Search Results: 1 - 10 of 100 matches for " "
All listed articles are free for downloading (OA Articles)
Page 1 /100
Display every page Item
Fluoride concentrations in industrialized beverages consumed by children in the city of Bauru, Brazil
Lodi, Carolina Simonetti;Ramires, Irene;Pessan, Juliano Pelim;Neves, Lucimara Teixeira das;Buzalaf, Marília Afonso Rabelo;
Journal of Applied Oral Science , 2007, DOI: 10.1590/S1678-77572007000300010
Abstract: the increasing consumption of juices, soft drinks and teas among children has increased significantly fluoride ingestion at the age range of risk for development of dental fluorosis. objective: the purpose of this study was to evaluate fluoride concentrations in some brands of industrialized beverages consumed by children in the city of bauru, sp, brazil. material and methods: 98 brands of beverages were analyzed, divided into 3 lots, comprising 36, 32 and 30 brands, respectively, for the first, second and third lots. fluoride concentrations were determined by hmds-facilitated diffusion, using a fluoride ion-specific electrode (orion 9409). results: fluoride concentrations ranged between 0.04 and 1.76 μg f/ml. it was observed a wide variation in fluoride concentrations among the different brands, as well as the different lots of the same brand. there was no information on fluoride concentrations on the labels of any product. conclusions: some of the products analyzed could contribute significantly to the total fluoride intake and, thus, be important risk factors for development of dental fluorosis, which indicates the need of controlling the production of these beverages with respect to fluoride concentration.
Epidemiology of fluorosis and dental caries according to different types of water supplies
Franzolin,Solange de Oliveira Braga; Gon?alves,Aguinaldo; Padovani,Carlos Roberto; Francischone,Leda Aparecida; Marta,Sara Nader;
Ciência & Saúde Coletiva , 2010, DOI: 10.1590/S1413-81232010000700097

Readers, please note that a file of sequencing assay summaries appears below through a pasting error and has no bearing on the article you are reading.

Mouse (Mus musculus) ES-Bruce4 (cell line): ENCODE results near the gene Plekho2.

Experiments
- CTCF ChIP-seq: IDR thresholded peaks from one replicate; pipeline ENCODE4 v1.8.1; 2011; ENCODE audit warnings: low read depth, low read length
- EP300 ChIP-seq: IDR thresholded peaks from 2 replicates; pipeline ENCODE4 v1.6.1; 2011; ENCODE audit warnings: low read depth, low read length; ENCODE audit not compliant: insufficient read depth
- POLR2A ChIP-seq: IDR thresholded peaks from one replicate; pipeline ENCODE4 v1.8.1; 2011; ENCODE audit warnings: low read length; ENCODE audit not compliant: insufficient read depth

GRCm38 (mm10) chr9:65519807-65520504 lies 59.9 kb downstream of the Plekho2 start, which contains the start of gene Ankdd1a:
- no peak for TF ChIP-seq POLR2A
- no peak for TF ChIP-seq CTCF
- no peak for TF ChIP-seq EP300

Abstract: the aim of this article is to investigate the relationship between fluorosis/dental caries in schools, according to the level of fluoride in public water supply. the sample comprised of twelve-year-old daytime students (360) of both genders, attending schools close to the region where they were born. the schools were classified into three groups according to the presence of fluoride in the water supply: 1) fluoridation in the water treatment station-wts; 2) direct fluoridation in wells-dfw; and 3) non fluoridated areas-nfa. the χ2 and goodman tests (significance=5%) were used to evaluate the association between the origin of water and degree of fluorosis; percentage of distribution and descriptive measures were used for investigation of the degree of fluorosis. the following outcomes were predominant: presence of dental caries in the entire sample (p<0.05); absence of fluorosis in both genders, for white individuals and subjects living in areas supplied by both dfw and nfa (p<0.05). there was no difference in the severity of fluorosis between the sources of water supply (p>0.05). dental caries is still an important problem in this population, despite the establishment of preventive measured. the observation of fluorosis in students living in non-fluoridated areas confirms the presence of other sources of fluoride.